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19

Value Proposition You mentioned DDI: Even better is the WotC approach with the DDI, you can look up any monster or item or (almost any) rule, in the most recent form, for 3 years at the cost of seven books. I think this is the way to go, even considering the horribly slow character builder. It's true, for three years that is a good deal. But ...


16

The benefits for owning a book are the same reasons we still have books, and why people still buy books instead of a Kindle or PDFs. The advantage of books comes down to something basic: interacting with them is different to interacting with e-readers, and in the better for a lot of ways. Let's consider the case of a single user, with access to a single ...


15

Actually, and technically, Yes. The second printing DOES contain those two mythos. It is every subsequent printing that does not contain them. For the first 1980 printing, TSR obtained permission from Michael Moorcock for inclusion of Melnibonéan material (from his Elric series of books). The Cthulhu Mythos was believed to be in the public domain, so ...


13

The Serenity Role Playing Game book is a complete game in and of itself. It's the "core rules" for the Serenity game. You don't need the Cortex System book, and in fact, due to differences between the two, it's only going to confuse things. You probably should get the Big Damn Heroes Handbook. The rules and setting expansion it provides is worth the money. ...


12

No, going by the first amazon review the board game is a 4.0 product, and therefore it cannot be the same as the 3.5 Castle Ravenloft book.


12

Most of the books I've purchased have been used, and purchased from eBay. I seem to have the habit of getting very interested in out of print games :) Wait for a reprint? Will that happen? Once a system has been out of print for a while, it becomes practically unheard of for a reprint to happen. The odds are good that if the property has any remaining ...


12

The issues involved preclude a simple "yes or no" answer; it's a qualified "It's a bit too early to tell." The various eBook devices are almost all 6-7" diagonal... A few are 10" diagonal. Format Types and Issues The various ebooks to be read on them comprise several different formats. Scanned Image PDFusually print poorly but legibly, non-searchable, ...


10

Edit: I've been informed that High Tech goes up to TL8, and Ultra Tech starts at TL9... I assume that the 4e version differs from the 3e version in that respect. Modern technology is Tech Level 7; near-future would be TL8 technology. If you want a very-near-future campaign, you might mix TL7 technology with elements from TL8 (organ transplant, bionic ...


10

I buy paper books because: I can lend the latest player in my group a paper book far easier than I can something on my Kindle. At game time, players on the table can browse different physical books, if they are all on my kindle then we can only look at one at a time. Somewhat related to the above, i find it easier to cross reference physical books than I ...


8

There's a rule for this! Some 3.0 content is still 'current' for 3.5. The official rule from Wizards of the Coast is that any content that didn't get updated (that is, printed into a new 3.5 book) is still valid and is thus usable with 3.5. Oriental Adventures and Manual of the Planes are indeed two such books, requiring only minor adjustments to the skill ...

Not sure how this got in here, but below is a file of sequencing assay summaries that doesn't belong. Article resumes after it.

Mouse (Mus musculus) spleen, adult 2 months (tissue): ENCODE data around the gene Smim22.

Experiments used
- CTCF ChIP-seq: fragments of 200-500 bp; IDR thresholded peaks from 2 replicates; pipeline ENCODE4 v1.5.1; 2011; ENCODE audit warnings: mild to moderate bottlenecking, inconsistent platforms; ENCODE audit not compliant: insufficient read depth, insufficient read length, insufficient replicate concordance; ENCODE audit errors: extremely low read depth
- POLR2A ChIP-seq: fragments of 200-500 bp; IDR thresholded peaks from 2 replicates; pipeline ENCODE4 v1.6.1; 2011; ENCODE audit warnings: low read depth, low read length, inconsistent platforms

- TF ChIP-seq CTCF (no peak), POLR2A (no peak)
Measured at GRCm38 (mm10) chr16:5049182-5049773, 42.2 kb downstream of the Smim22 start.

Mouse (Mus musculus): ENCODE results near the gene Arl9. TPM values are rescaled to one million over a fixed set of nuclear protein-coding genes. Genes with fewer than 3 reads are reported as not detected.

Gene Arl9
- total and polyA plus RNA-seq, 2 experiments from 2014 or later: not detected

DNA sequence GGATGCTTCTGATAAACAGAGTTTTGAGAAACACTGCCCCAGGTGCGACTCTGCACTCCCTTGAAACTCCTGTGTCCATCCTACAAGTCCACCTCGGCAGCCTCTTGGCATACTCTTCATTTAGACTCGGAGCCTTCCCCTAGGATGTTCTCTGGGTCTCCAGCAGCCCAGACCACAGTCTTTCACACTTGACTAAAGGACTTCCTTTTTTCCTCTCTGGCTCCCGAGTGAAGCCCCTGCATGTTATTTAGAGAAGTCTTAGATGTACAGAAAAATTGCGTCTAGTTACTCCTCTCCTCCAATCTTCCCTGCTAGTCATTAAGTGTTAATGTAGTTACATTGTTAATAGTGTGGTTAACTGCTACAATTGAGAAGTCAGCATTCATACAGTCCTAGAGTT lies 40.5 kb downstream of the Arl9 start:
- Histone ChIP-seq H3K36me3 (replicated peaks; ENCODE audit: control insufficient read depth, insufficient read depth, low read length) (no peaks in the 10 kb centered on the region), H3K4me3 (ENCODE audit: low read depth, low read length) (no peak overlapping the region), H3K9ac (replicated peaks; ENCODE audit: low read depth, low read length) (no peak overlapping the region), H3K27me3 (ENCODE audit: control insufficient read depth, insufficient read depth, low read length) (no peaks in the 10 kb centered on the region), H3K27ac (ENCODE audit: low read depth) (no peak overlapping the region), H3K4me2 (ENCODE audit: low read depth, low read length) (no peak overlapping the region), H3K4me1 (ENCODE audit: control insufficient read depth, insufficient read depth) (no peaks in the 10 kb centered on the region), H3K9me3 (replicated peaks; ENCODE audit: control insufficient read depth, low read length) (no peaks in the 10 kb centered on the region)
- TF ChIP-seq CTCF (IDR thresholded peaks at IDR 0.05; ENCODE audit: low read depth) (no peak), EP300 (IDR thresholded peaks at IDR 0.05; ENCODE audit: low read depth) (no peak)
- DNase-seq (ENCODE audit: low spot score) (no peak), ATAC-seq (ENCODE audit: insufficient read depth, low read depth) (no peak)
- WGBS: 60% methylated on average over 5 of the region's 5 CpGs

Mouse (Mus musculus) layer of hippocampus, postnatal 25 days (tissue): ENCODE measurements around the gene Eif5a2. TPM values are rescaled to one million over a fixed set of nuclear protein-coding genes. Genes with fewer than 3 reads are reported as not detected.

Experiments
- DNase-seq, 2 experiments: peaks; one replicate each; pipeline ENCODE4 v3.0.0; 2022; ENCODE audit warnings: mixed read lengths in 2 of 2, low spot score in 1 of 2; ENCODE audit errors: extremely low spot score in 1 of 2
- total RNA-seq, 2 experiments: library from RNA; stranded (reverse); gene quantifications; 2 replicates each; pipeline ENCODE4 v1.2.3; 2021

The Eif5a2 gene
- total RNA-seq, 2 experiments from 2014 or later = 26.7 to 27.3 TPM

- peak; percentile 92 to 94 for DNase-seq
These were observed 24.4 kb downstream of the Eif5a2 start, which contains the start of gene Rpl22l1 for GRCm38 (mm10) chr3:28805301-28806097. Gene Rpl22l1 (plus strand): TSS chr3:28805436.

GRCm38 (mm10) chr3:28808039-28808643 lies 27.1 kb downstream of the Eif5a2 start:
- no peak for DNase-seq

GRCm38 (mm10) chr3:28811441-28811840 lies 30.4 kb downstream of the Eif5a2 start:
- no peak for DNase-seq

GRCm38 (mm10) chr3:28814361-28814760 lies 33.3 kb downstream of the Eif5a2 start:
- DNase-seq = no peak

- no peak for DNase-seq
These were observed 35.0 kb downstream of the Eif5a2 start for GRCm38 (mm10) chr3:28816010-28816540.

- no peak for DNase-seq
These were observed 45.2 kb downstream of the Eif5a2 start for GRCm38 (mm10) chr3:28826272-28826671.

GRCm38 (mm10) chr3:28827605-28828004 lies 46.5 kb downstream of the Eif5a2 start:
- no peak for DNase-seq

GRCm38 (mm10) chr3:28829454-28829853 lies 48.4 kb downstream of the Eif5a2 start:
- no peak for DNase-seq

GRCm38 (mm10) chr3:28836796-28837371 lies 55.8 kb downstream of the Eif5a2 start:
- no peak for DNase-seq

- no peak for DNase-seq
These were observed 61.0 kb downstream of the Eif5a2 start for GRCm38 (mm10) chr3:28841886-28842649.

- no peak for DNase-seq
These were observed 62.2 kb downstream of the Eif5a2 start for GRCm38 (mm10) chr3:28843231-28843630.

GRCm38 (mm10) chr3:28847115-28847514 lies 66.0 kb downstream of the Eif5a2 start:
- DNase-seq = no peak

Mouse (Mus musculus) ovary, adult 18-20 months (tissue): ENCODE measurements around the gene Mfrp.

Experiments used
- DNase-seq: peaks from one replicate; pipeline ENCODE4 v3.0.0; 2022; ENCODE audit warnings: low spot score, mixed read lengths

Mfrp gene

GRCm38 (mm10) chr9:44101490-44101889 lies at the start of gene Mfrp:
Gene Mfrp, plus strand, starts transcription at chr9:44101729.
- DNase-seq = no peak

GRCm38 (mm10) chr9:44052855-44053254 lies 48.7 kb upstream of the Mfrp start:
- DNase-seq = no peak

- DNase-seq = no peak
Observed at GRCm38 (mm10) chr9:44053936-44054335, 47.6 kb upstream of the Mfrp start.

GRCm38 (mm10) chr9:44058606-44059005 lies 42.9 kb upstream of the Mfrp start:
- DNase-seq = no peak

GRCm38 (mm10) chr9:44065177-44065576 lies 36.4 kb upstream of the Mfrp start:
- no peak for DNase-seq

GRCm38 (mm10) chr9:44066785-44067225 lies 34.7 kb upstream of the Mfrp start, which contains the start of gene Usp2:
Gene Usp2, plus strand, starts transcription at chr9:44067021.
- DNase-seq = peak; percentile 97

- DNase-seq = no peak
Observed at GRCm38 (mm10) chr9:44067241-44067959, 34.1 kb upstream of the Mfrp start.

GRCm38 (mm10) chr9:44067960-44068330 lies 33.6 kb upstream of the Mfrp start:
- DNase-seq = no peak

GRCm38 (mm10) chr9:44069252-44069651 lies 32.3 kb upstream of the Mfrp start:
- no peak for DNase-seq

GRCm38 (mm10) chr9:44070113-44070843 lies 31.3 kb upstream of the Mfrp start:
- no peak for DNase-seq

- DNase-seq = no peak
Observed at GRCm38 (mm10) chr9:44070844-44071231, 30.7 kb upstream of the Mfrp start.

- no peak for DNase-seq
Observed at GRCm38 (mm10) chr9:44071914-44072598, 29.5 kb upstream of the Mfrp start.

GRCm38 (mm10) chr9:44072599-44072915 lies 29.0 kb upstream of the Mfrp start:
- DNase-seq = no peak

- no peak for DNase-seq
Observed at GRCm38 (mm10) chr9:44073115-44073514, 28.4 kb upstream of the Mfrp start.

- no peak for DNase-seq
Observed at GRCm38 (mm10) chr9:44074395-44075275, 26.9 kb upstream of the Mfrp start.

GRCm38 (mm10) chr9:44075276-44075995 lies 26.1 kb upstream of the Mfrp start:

8

In a short acronym: DRM. Paper copies have none. Kindle is riddled with it thanks to Amazon's strategy. DRM takes your rights and freedom away. Of course, you can get ebooks that are DRM-free (for example Posthuman Studio's Eclipse Phase) but they are few and far between.


8

I own an ebook, and I find it more comfortable linear reading than in physical books. Also, it's very handy when looking for exact words. But I find flipping the pages looking for something that is not bookmarked or you don't know exactly where it is, (and you don't know what words look for) or doing diagonal reading on several pages much easier in physical ...


7

You may want to check out the Transhuman Space books. Very different feel from the Ultra-Tech / Space. Although some of the pieces of technology are high-tech, it feels a lot more realistic than the Space / Ultra-tech options. As far as I know, Transhuman Space is 3e.


7

No. The books are not updated; if you buy them, you are expected take care of the updates yourself, by perusing the official rule update PDFs. The alternative used to be simple: buy a subscription to D&D Insider. However, with the fifth edition coming soon, who knows how long they will keep the 4e sites running...


6

Player’s Handbook and Player’s Handbook II are different books, with basically no overlapping content. Player’s Handbook II is basically a “sequel” to the Player’s Handbook. The differences between the Player’s Handbook and Premium Players’s Handbook are slight, however. If you are looking at buying some of ...


6

When we started playing 4e (and were similarly inexperienced with it) there was no character builder online and we only had two Player's Handbooks to share among six people. During play this worked just fine. The biggest challenge was when initially making characters – it took longer than necessary because people were frequently stuck waiting for someone ...